My nerves tend to be unfounded, as these issues always work themselves out.  Moreover, I did some quick calculation based on the number of students I teach and the number of students who contacted me with an end-of-semester crisis, which only turned out to be 3%.  In other words, the semester ended smoothly, daresay easily, with 97% of the students I taught.  (It's important for me to remember this when the 3% seems noisy and threatens to occupy 100% of my thoughts.  We never need to give something so small that much mental space, even it it clamors for it.)

I taught delightful classes this semester, too.  When I'm in a classroom, I'm alive, and this makes me realize that I'm doing what I ought to be doing.

Christmas Cards.  Oh man.  Every year I realize that people send Christmas cards, and every year I think, "Robin, you should be one of those people," and every year I also realize, "But, I don't want to be one of those people, because those people clearly are adults and I'm not functioning on that same level."  Why this simple task of goodwill and cheer challenges all my resources each year, I'm not sure, but it's the hardest hurdle for me to scale.

Am I alone with this?  Do any of you struggle with sending Christmas cards?  It's my holiday Achilles heel.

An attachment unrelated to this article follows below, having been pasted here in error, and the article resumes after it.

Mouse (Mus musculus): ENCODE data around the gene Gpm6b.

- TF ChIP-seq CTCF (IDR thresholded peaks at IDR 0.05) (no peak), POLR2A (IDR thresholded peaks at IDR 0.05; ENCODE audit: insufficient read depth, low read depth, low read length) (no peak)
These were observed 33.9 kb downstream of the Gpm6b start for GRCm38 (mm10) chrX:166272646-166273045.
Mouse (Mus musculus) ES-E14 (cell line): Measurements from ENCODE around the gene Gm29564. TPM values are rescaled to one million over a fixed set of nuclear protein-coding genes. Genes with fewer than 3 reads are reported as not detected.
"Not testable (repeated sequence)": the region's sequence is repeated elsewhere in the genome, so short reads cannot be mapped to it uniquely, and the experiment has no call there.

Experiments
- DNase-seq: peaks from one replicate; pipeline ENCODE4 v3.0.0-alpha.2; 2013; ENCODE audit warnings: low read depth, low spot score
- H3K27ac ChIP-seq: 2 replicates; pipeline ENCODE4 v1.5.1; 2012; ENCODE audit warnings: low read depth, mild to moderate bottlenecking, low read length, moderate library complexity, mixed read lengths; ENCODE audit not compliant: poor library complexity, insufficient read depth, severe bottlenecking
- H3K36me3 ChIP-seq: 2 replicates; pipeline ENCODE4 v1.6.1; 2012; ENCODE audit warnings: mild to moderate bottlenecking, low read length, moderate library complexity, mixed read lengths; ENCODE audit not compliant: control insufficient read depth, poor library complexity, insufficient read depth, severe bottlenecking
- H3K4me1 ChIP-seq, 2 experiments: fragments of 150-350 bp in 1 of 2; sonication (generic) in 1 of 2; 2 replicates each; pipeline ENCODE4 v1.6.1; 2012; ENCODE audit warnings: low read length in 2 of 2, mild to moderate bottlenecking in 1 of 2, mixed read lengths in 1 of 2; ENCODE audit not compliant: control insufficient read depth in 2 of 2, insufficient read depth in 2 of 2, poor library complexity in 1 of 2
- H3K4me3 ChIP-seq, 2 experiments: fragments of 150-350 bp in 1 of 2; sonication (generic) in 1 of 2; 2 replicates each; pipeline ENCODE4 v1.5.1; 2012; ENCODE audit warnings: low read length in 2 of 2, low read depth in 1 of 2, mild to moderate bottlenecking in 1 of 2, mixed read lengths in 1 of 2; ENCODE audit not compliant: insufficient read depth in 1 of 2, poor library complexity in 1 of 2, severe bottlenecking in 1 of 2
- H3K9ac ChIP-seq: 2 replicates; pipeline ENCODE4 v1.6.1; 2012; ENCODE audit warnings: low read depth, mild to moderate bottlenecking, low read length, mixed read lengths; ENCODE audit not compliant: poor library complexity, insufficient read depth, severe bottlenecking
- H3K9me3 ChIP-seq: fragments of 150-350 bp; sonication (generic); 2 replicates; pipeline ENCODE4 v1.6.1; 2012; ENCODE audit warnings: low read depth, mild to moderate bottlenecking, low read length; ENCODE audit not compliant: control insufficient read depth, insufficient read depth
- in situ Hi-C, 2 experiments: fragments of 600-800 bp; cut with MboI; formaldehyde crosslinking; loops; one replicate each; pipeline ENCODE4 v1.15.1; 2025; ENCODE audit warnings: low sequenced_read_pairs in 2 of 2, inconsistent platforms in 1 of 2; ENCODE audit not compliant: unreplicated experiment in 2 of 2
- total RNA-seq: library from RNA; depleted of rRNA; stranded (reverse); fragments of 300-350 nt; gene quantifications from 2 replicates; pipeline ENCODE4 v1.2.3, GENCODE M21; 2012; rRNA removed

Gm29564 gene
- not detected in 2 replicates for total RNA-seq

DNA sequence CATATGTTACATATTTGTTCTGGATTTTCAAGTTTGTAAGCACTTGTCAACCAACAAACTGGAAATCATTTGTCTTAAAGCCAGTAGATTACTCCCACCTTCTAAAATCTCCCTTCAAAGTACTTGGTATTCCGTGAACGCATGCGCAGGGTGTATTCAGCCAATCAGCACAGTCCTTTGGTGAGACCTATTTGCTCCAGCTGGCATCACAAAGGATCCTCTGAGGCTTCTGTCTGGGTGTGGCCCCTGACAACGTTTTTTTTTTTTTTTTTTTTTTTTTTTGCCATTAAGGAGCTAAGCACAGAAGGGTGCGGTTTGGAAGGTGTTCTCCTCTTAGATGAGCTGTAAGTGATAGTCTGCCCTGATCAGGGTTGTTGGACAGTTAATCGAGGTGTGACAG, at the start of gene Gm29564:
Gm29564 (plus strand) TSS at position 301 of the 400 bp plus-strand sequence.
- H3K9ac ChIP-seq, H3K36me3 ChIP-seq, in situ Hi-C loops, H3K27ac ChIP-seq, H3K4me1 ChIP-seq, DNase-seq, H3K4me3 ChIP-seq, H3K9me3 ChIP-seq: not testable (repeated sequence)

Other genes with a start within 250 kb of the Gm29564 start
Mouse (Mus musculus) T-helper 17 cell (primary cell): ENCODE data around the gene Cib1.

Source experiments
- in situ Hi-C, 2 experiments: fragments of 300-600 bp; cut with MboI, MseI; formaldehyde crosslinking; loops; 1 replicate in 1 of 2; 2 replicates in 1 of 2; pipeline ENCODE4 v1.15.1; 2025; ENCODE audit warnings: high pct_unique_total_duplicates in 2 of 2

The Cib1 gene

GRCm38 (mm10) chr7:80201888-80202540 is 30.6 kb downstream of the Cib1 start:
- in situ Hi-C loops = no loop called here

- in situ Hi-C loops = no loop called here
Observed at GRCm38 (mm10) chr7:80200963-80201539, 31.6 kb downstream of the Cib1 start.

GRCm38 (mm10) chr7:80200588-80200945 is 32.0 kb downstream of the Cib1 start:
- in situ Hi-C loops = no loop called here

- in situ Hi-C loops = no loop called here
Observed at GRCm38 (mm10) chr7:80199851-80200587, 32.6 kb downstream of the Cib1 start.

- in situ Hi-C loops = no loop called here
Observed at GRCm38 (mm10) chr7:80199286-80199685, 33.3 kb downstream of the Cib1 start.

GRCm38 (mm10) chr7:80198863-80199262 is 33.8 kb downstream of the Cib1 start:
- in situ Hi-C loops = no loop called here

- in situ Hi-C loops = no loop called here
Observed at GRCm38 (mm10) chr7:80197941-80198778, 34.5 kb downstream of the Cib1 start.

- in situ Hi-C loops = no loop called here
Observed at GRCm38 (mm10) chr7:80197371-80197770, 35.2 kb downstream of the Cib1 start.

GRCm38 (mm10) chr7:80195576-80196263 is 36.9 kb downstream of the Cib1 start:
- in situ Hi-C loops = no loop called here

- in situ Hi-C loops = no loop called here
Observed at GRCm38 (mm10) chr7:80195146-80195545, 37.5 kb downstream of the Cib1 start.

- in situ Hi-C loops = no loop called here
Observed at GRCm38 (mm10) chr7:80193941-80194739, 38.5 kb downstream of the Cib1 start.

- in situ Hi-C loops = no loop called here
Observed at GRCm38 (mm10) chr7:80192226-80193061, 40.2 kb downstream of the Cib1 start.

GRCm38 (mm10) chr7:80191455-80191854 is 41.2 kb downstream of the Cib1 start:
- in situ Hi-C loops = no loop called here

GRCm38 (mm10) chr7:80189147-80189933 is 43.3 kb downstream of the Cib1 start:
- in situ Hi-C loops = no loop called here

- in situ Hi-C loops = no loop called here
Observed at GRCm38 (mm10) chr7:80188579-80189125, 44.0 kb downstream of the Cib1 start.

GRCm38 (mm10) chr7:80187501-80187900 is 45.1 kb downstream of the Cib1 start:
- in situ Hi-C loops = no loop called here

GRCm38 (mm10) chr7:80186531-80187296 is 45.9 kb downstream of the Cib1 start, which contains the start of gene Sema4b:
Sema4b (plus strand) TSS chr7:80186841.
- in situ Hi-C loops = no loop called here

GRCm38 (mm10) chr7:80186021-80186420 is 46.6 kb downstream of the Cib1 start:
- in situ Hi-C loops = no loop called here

You'll Love Me for This.  Do you have a Trader Joe's where you live?  If so, have you tried their English Toffee?  It's only sold during the Christmas season, which is good, because if it were available year round I'd have a problem.  It's glorious!  It's addictive!  It's unsurprisingly chock-full of calories and fat, but if you ignore that part and feign illiteracy when you see the nutrition label, you'll find that you can be an overachiever and eat much more than the recommended serving size.  Try some.  It's worth it.

On Counting Down.  With ten more days to Christmas, there's still much to do.  Over break I need to prepare next semester's courses and complete writing for work, and of course, there's still Christmas shopping ahead.  But mostly, I want to catch my breath.  I want to have evenings when I sit in our family room by the glow of the Christmas tree and soak in these moments -- the handmade Popsicle-stick ornaments on our tree, the feel of my younger girls' heads leaning on my shoulder as we snuggle under a blanket on the couch and read books together with Nat King Cole singing in the background.

I want to slow down my pace so the next ten days aren't on warp speed, so I feel them passing, so I can consciously reflect on the miracles of this season.

And, friends, that's what I wish for you during these days, too.  Thank you for the gift of being a reader here!  (And seriously, get some English Toffee.  You'll thank me later.)